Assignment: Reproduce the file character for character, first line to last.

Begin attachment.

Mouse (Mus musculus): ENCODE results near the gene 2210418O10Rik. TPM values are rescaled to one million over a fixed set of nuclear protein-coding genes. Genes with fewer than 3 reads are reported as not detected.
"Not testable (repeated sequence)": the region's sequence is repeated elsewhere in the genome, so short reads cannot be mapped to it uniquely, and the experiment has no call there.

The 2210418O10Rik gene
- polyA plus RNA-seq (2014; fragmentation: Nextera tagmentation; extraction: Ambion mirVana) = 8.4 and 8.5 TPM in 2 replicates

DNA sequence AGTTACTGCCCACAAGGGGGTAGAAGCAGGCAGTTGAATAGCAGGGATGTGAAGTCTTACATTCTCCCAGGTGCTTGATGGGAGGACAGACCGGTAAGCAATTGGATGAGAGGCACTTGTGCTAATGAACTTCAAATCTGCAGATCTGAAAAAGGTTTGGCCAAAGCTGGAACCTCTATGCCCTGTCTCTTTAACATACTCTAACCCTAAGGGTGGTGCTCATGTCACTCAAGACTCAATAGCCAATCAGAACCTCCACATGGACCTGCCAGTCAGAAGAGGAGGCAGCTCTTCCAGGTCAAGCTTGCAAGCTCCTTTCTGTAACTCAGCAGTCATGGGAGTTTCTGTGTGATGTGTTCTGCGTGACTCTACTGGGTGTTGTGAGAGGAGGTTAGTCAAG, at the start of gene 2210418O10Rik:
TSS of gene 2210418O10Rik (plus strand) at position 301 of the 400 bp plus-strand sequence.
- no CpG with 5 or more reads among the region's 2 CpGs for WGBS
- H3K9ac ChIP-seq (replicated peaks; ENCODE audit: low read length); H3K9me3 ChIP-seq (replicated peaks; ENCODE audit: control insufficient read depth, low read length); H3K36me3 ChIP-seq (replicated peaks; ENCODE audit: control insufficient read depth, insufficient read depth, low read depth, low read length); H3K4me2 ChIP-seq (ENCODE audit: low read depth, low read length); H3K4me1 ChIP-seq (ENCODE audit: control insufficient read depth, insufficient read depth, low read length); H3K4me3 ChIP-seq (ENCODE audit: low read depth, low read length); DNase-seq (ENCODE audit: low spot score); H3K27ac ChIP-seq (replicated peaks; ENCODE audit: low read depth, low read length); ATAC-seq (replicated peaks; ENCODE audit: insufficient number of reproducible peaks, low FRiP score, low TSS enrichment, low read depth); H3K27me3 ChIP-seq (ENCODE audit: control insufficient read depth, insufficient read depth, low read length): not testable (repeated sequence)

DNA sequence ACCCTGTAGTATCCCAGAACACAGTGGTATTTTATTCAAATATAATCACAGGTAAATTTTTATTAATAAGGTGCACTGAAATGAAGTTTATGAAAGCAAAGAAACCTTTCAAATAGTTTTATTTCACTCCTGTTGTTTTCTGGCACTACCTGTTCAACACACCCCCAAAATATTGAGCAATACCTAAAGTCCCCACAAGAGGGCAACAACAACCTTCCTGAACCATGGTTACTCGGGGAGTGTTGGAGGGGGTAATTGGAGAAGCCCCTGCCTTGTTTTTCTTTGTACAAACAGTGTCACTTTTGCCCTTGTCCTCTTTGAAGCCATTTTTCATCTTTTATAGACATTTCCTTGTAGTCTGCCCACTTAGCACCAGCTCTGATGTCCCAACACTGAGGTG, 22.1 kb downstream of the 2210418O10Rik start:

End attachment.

Mouse (Mus musculus): ENCODE results near the gene 2210418O10Rik. TPM values are rescaled to one million over a fixed set of nuclear protein-coding genes. Genes with fewer than 3 reads are reported as not detected.
"Not testable (repeated sequence)": the region's sequence is repeated elsewhere in the genome, so short reads cannot be mapped to it uniquely, and the experiment has no call there.

The 2210418O10Rik gene
- polyA plus RNA-seq (2014; fragmentation: Nextera tagmentation; extraction: Ambion mirVana) = 8.4 and 8.5 TPM in 2 replicates

DNA sequence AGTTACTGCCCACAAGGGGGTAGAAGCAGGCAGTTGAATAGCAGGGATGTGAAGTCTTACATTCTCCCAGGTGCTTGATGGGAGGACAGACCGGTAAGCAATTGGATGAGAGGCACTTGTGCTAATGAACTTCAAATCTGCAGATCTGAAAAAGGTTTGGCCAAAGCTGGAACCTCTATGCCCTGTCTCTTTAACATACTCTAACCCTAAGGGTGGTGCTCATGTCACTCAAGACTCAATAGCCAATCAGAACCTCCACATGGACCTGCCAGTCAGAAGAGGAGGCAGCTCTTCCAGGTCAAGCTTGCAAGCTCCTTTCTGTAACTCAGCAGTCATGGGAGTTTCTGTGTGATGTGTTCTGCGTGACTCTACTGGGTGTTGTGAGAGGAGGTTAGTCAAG, at the start of gene 2210418O10Rik:
TSS of gene 2210418O10Rik (plus strand) at position 301 of the 400 bp plus-strand sequence.
- no CpG with 5 or more reads among the region's 2 CpGs for WGBS
- H3K9ac ChIP-seq (replicated peaks; ENCODE audit: low read length); H3K9me3 ChIP-seq (replicated peaks; ENCODE audit: control insufficient read depth, low read length); H3K36me3 ChIP-seq (replicated peaks; ENCODE audit: control insufficient read depth, insufficient read depth, low read depth, low read length); H3K4me2 ChIP-seq (ENCODE audit: low read depth, low read length); H3K4me1 ChIP-seq (ENCODE audit: control insufficient read depth, insufficient read depth, low read length); H3K4me3 ChIP-seq (ENCODE audit: low read depth, low read length); DNase-seq (ENCODE audit: low spot score); H3K27ac ChIP-seq (replicated peaks; ENCODE audit: low read depth, low read length); ATAC-seq (replicated peaks; ENCODE audit: insufficient number of reproducible peaks, low FRiP score, low TSS enrichment, low read depth); H3K27me3 ChIP-seq (ENCODE audit: control insufficient read depth, insufficient read depth, low read length): not testable (repeated sequence)

DNA sequence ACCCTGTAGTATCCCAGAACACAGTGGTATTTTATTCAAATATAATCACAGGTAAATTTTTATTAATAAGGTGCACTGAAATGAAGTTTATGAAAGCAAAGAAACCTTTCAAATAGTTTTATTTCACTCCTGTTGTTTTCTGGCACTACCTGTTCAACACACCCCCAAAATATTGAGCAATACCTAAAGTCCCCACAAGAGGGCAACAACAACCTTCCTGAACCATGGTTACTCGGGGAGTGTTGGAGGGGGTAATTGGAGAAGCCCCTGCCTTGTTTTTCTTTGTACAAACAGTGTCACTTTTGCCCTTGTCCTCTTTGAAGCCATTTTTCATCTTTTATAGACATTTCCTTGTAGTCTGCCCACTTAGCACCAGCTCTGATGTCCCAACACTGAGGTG, 22.1 kb downstream of the 2210418O10Rik start: